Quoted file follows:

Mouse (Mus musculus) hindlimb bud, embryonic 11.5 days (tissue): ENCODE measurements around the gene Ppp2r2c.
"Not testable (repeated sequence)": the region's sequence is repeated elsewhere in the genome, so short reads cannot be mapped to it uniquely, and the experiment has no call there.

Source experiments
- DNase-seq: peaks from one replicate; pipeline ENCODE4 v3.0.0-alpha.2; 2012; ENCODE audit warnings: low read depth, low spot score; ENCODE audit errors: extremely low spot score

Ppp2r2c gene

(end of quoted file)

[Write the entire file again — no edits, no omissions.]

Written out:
Mouse (Mus musculus) hindlimb bud, embryonic 11.5 days (tissue): ENCODE measurements around the gene Ppp2r2c.
"Not testable (repeated sequence)": the region's sequence is repeated elsewhere in the genome, so short reads cannot be mapped to it uniquely, and the experiment has no call there.

Source experiments
- DNase-seq: peaks from one replicate; pipeline ENCODE4 v3.0.0-alpha.2; 2012; ENCODE audit warnings: low read depth, low spot score; ENCODE audit errors: extremely low spot score

Ppp2r2c gene